‘Bloody Daddy’ movie review And Download link: Shahid Kapoor’s action film lacks force

Shahid Kapoor plays a springy action hero battling a drug cartel in Ali Abbas Zafar’s largely derivative, occasionally funny film

MOVIES

6/9/20233 min read

Come for Shahid Kapoor, stay for Ronit Roy in an outrageous velvet suit saying, “I’m not a bad guy. I just sell drugs.” Roy’s kitsch —later combined with Sanjay Kapoor’s — kept me awake and entertained through Bloody Daddy (out on JioCinema). The film, directed by Ali Abbas Zafar, teeters between action and comedy, while self-consciously avoiding the tag of an ‘action comedy’. The film wants to be taken seriously, even praised as a slickly violent Hindi action offering, and that is the rub. I enjoyed the laughs — one character is funny simply because he talks almost exclusively in English — but accepting Bloody Daddy at face value is a big ask.

In post-pandemic Delhi, anti-narcotics cop Sumair (Shahid Kapoor) and his partner (Zeishan Quadri) waylay a car and confiscate Rs. 50 crore worth of cocaine. Their interception angers Sikandar (Roy), a Gurugram kingpin and hotelier. Over the phone, he informs Sumair that he has kidnapped his son, asking him to return the bag of drugs in exchange for the boy. Sumair turns up that night at the Hotel Emerald Etlantis. He has a gut-wound to nurse, and a gameplan; he will rescue his son without returning the drugs.

Bloody Daddy (Hindi)

Director: Ali Abbas Zafar

Cast: Shahid Kapoor, Diana Penty, Ronit Roy, Sanjay Kapoor, Rajeev Khandelwal, Zeishan Quadri, Vivan Bhatena

Run-time: 121 minutes

Storyline: Narcotics officer Sumair, played by Shahid Kapoor, fights and outwits a Gurugram drug cartel after they kidnap his son

The premise of a lone-wolf father fighting for the release of his child is as old as action movies themselves. Bloody Daddy is a remake of the 2011 French film Nuit Blanche (Sleepless Night) — Kamal Haasan earlier adapted it in 2015 as Thoongaa Vanam — though, as was evident from its trailer, it aspires to ape a different franchise: John Wick. Zafar is so keen to appropriate the visual grammar of the Keanu Reeves/Chad Stahelski franchise he forgets something crucial: Gurugram is not New York. Emerald Etlantis — teeming with boisterous wedding revelers and actually shot in Abu Dhabi — lacks the menace and mysticism of the Continental Hotel. Weirder still is a sequence where Sumair, plodding through strobes of harsh disco light in John Wick-fashion, does a quick heel turn and, to conceal himself in the crowd, breaks into Bhangra.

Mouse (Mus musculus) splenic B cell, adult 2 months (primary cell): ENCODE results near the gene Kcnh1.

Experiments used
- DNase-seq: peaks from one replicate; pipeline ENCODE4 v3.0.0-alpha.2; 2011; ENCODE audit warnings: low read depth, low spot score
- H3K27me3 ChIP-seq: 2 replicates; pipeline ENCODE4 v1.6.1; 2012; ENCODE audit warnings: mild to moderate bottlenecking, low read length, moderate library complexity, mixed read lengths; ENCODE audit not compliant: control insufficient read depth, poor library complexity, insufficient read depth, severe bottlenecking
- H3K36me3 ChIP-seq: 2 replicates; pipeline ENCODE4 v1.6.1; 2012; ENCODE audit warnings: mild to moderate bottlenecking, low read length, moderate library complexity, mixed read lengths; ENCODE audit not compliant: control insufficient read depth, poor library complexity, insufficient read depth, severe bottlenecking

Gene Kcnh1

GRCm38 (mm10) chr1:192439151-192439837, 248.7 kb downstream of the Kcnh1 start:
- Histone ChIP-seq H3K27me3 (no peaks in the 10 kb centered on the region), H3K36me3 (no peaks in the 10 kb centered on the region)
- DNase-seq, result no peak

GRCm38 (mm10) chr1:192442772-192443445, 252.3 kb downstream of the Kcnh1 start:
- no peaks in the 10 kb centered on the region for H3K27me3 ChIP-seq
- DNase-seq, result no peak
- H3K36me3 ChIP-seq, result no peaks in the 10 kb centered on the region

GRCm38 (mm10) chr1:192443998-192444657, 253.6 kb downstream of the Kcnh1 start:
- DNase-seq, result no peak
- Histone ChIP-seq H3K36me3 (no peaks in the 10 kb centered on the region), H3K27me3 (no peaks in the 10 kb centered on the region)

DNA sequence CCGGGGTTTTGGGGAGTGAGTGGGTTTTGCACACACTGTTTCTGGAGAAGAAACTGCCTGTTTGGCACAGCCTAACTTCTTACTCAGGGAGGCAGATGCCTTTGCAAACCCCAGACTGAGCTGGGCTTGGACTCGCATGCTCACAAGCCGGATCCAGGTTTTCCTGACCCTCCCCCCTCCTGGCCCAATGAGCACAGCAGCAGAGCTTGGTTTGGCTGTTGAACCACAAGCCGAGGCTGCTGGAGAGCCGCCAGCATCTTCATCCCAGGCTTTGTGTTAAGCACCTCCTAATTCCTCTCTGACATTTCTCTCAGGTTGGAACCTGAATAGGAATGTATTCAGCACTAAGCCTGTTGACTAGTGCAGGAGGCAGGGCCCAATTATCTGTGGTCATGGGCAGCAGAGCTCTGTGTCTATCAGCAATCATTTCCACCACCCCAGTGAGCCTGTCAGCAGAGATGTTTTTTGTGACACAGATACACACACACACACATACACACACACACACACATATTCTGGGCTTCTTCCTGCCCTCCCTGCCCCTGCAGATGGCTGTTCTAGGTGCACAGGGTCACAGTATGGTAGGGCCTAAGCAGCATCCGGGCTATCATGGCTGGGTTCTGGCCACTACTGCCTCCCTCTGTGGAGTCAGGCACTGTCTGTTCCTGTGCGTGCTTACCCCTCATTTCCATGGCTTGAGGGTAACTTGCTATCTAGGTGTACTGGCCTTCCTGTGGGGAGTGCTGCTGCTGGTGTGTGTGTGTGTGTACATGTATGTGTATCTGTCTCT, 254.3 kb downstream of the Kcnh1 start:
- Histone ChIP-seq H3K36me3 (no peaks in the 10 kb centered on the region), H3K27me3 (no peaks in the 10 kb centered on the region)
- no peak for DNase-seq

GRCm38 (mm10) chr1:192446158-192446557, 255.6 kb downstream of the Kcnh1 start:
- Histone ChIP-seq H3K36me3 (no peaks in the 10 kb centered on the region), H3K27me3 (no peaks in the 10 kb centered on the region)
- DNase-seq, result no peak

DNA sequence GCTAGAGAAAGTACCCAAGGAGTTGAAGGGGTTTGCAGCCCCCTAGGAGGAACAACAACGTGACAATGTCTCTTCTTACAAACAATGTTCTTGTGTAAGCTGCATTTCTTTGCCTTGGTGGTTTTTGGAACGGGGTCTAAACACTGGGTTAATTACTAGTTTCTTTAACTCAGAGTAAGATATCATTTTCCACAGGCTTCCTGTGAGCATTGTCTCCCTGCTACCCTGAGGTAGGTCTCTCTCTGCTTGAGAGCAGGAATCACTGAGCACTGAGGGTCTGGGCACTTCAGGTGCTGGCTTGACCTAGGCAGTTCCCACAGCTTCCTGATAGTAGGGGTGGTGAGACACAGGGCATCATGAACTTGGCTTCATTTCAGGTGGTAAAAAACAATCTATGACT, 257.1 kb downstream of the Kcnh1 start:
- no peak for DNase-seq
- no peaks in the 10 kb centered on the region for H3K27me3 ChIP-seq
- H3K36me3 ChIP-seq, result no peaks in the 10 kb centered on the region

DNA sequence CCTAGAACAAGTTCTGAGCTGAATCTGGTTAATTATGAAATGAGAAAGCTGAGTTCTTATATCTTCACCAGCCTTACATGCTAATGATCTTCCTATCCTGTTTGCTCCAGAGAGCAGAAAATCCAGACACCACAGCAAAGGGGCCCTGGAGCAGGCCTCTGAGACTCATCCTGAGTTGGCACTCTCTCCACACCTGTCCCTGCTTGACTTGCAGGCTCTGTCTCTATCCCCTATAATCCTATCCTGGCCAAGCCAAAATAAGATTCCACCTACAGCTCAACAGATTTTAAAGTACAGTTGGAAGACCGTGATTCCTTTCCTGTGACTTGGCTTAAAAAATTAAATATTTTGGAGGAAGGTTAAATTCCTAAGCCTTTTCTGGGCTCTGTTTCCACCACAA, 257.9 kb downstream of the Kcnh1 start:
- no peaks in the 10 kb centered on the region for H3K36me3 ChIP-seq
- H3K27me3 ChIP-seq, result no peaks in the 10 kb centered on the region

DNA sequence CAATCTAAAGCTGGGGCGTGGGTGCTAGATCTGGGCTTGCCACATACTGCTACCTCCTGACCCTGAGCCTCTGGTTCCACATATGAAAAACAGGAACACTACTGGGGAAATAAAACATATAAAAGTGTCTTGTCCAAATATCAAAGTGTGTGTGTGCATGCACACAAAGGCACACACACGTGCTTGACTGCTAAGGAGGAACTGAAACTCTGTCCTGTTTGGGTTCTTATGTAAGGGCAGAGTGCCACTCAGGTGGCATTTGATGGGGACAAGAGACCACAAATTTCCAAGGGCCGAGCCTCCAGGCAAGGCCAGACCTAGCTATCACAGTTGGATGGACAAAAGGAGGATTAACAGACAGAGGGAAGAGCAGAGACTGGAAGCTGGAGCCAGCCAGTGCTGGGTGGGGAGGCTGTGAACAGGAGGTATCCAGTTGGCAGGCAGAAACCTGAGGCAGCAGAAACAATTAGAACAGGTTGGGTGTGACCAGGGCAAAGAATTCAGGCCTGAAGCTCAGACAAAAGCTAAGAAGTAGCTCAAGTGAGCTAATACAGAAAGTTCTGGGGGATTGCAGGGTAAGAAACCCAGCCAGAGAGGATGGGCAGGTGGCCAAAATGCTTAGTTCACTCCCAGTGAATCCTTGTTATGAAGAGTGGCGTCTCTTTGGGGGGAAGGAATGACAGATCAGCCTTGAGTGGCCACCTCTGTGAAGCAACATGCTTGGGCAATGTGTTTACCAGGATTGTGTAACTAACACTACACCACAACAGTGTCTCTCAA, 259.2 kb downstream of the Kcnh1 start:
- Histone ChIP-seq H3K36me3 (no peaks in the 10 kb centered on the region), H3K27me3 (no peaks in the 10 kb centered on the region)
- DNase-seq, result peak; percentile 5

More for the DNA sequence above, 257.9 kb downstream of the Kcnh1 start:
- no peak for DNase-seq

Sumair desperately needs his own identity as an action hero, and the film struggles to give him one. Initially, I presumed Zafar was deferring the big action set-pieces to the film’s second half to build suspense. In truth, he was just delaying the inevitable. The fight scenes, though increasingly brutal, contain little originality or invention (2022’s An Action Hero, while essentially a satire of the genre, was a league above). The film’s idea of ‘realistic action’ is to have characters improvise with everyday objects. Thus, when Sumair fights in a gaming arcade, he picks up a striking club; when the setting changes to a kitchen, he switches to rolling pin and chopping board. This goes for a toss in the climax when he magically procures a flamethrower (perhaps to burn out the Badshaah guest track that plays).

Shahid — spry, springy, slender and sharp-jawed ­­— is a better tool in Zafar’s hands than someone like late-career Salman Khan. Kapoor fights with a mean streak, even if his opponents, minus perhaps only Rajeev Khandelwal, are undifferentiated bags of blood and air. What ultimately hobbles Kapoor’s performance is the film’s drift towards emotion. Sumair is portrayed as a deadly fighter with a heart of gold. Each time he gazes over at his son, the music turns emotional (even in the midst of an action scene). He helps out two Nepali immigrants with rent — after racially profiling them — and a scene where he schools a woman’s pushy date is like a little olive branch extended to the detractors of Kabir Singh.

Sanjay Kapoor, playing a crime boss who wears red sunglasses at night, as if he belatedly walked in from a 3-D show, has great fun growling and cussing at Ronit Roy. Diana Penty plays anti-corruption officer Aditi; she’s the only major (and wholly perfunctory) female character in sight. There are a few interesting ideas. Delhi’s Connaught Place — not an uncommon location for a Hindi film — is shot in the eerie hours of dawn. Other famous locations (Majnu-ka-tilla, Palika Bazaar) are baked into the dialogue, earning laughs by recognition. Sumair is addressed by his son as ‘bro’; indeed, they look more like siblings than a conventional father-son duo.

Throughout, I kept looking for Shanker Raman’s name in the credits list; both Gurgaon (2017) and Love Hostel (2022) appear to be strong influences on this film. Raman’s films are bolder, grittier examples of Haryana noir. It’s a witchy sub-genre marked by feral characters, unhinged brutality, and pitch-black humour. Bloody Daddy at best has a one-night stand with this terrain. It can’t fathom settling in.

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